There is also cause to be happy that China and Russia have bound themselves up in such a prominent cooperative venture, too, given the two powers’ history of fighting each other. The SCO is contributing to peace and prosperity, and while it appears on the surface that the venture is designed to be a rival of the Western-built world order, the Shanghai Cooperation Organization actually contributes to it.

(h/t Nick)

Brexit Breakdown

Ir has been obvious for at least a month now that soft Brexit has won out in the UK, though the Prime Minister Theresa May would never admit such a thing directly. Government discussion of access to the EU internal market at its existing level, or very close, and keeping the border open between the Republic of Ireland and Northern Ireland (a fundamental of the peace settlement in the north) would at the very least require continuing regulatory alignment in goods (that is, following the rules made by the European Union).

It seems very likely that negotiations of the terms of exit with the EU itself would make even this partial alignment with the internal market inadequate in order to get the desired level of access. At the very least EU negotiators would demand some inclusion of services (financial services are the big issue here) and something at least resembling free movement of labour.

That inclusion would be full UK access to the internal market after exiting and would require at least a Swiss style relationship with the EU, in which there is full market access in exchange for accepting EU rules and something close to free movement of labour. Such a relationship would mean accepting judgments of the European Court of Justice even if they are not incorporated into UK law. The UK might not follow Switzerland into EFTA (European Free Trade Association, see paragraph below).

It has even been suggested that the UK might find it necessary to adopt a ‘Norway’ solution, in which the UK is directly a member of the European Economic Area. Norway has free movement but opts out of common agricultural and fisheries agreements. It is not part of the EU customs agreement. Like Iceland, Lichtenstein, and Switzerland, it is a member of the European Free Trade Area, which essentially harmonises regulations between these countries and the EU; that is, EU regulations are enforced by EFTA institutions.

It is clear that most Conservative MPs and businesses (though more large business than small business) regard something like the arrangements above, soft Brexit, as preferable to hard Brexit (trade agreement with the EU as a completely external country, possibility of no deal). These MPs and business people, along with most Treasury economists and economists in general, believe that keeping complete access to EU markets is more valuable than vague claims of a trade boom through deals with non-EU states across the world.

Hard Brexiteers believe that economic growth of other parts of the world requires breaking free of EU shackles on global free trade. The soft Brexit, as well as Remain, argument is that membership of the EU does not prevent trade with the rest of the world and that some EU countries are already doing that very well compared with the UK. On this argument, geographical proximity will always make EU trade disproportionately important so that limiting access to EU markets in the hope that non-EU countries will want free trade agreements is unnecessary and probably very damaging.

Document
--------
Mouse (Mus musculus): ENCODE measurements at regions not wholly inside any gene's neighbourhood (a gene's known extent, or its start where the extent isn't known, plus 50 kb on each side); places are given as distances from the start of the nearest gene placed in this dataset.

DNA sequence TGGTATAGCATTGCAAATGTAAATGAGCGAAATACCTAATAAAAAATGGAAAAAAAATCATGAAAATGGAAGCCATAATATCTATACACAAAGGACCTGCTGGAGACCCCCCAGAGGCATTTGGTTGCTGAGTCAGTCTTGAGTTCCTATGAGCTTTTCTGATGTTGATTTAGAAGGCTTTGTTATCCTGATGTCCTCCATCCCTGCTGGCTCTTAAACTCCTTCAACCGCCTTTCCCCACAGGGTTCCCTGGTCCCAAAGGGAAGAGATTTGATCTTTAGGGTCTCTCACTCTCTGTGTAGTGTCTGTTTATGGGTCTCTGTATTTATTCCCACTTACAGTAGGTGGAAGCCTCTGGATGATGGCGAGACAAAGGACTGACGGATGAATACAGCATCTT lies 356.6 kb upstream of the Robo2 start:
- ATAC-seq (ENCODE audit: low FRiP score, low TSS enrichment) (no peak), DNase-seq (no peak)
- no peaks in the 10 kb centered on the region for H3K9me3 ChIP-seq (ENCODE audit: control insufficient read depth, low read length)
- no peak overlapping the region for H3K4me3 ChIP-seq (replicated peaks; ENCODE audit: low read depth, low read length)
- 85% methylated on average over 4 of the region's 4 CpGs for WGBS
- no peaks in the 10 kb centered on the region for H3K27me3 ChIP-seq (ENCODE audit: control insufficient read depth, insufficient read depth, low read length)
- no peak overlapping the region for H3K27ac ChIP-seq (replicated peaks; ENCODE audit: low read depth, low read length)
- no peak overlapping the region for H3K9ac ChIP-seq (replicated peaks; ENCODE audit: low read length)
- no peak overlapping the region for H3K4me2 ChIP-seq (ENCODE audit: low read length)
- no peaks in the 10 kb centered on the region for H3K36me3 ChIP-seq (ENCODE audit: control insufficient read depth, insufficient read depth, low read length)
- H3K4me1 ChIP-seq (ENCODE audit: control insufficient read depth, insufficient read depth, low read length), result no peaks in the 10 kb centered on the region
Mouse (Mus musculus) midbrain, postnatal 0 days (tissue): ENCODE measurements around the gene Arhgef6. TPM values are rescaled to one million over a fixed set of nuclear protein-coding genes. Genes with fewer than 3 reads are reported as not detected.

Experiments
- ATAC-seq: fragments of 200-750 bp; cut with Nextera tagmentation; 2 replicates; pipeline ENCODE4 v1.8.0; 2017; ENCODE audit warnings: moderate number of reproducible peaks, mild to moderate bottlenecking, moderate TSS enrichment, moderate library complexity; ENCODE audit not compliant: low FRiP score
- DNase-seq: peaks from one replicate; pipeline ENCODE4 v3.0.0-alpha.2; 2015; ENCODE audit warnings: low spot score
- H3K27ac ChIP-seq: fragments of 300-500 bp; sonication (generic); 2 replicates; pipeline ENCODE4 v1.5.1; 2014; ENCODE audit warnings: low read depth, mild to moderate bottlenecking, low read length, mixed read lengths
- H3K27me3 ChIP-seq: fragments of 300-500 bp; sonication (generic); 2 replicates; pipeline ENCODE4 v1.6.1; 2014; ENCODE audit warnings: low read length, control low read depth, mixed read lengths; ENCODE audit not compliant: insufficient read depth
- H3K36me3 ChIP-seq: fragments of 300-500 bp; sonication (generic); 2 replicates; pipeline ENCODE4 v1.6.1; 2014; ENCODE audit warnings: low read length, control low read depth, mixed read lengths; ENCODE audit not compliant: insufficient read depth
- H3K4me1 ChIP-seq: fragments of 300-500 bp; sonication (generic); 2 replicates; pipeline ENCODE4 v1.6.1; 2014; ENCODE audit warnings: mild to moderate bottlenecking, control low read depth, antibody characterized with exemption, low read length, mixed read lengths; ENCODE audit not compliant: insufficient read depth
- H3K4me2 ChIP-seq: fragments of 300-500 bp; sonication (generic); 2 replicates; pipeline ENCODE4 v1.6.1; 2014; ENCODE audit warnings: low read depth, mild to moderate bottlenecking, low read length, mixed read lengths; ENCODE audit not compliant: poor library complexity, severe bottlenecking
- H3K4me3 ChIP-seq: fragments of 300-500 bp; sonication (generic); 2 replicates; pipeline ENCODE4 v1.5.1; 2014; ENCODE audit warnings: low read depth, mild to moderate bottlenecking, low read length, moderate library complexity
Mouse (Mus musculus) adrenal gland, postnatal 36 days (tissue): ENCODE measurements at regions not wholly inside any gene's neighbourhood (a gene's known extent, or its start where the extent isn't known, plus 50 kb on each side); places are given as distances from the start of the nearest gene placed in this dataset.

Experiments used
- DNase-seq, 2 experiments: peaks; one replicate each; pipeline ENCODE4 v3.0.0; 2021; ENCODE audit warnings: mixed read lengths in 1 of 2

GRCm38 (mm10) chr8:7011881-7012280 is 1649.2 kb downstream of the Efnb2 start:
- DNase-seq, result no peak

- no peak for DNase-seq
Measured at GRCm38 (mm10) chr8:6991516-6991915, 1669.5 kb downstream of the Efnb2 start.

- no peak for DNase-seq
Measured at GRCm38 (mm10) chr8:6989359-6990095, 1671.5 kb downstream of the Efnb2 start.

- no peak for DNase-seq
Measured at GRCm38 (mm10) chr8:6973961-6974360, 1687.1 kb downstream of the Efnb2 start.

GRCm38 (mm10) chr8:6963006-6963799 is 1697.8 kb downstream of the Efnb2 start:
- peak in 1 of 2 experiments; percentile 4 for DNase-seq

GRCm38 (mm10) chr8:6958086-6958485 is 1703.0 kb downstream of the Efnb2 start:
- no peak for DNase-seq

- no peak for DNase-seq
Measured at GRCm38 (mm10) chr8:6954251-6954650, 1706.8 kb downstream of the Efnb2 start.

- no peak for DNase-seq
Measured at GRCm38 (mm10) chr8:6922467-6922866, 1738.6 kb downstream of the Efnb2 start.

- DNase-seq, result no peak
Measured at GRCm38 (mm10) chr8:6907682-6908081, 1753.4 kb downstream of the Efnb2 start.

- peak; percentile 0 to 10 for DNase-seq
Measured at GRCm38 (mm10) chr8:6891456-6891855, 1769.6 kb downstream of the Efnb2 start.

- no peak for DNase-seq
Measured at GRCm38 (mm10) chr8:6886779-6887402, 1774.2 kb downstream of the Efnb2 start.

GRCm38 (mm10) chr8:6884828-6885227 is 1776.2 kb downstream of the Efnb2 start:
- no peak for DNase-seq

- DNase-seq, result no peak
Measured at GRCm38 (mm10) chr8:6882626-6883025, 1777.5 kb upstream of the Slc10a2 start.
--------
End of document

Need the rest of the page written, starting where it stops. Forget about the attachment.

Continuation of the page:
May’s drift towards soft Brexit after presenting herself as the guardian of hard Brexit has the support of most of the Cabinet, and Conservative MPs, but has been disappointing hard Brexiteers for some time. An agreement of the full cabinet at the Prime Minister’s country residence for soft Brexit has led to the resignation of the two most hard Brexit-oriented ministers.

It seems unlikely this this will deter May from a soft Brexit policy, which everyone agrees can only become more soft in negotiations with the EU to achieve an agreed exit. It also seems unlikely that most Conservative MPs will resist this policy. The biggest problem for May could be that the opposition parties want to vote against the government in call circumstances, so could vote with hard Brexit Conservative MPs to bring down any Brexit agreement.

At this point Brexit might completely break down, with the UK becoming a full member of EFTA, so in practice a member of the EU which exchanges some opt-outs for absence from the decision making processes and institutions. It might even lead to a suspension of Brexit, or a second referendum in which the electorate chooses between the exit package and staying in the EU.

At present, the most likely options in descending order are: 1. soft Brexit, outside formal association with the EU, but like that in practice, 2. formal association with the EU, maybe meaning membership of EFTA, 3. the complete breakdown of Brexit. This could change and so far change has been to move further and further away from hard Brexit.

Personally I support continuing membership of the EU. It is inevitable that large parts of the UK economy will ‘align’ with EU regulations, so it is best to be part of the institutions and processes which decide on these regulations. That is the most pragmatic version of my argument.

I am also a strong European integrationist, even a federalist romantic. The qualification of this idealism is that integration should not go further than public opinion or institutional capacity can accept at any one moment and that economic realities should guide the relationship with Europe for and against the kind of integration I favour at heart.

My own ideal is a kind of revival of the medieval dreams of ‘universal’ (i.e. European) Empire. The poet Dante was a great exponent of such a vision in his classic of political thought On Monarchy, which does not exclude city republics, even favours them under a high European sovereign. We can join it with Marsiglio of Padua’s slightly later call for an empire with elections to have something like democratic federation for Europe.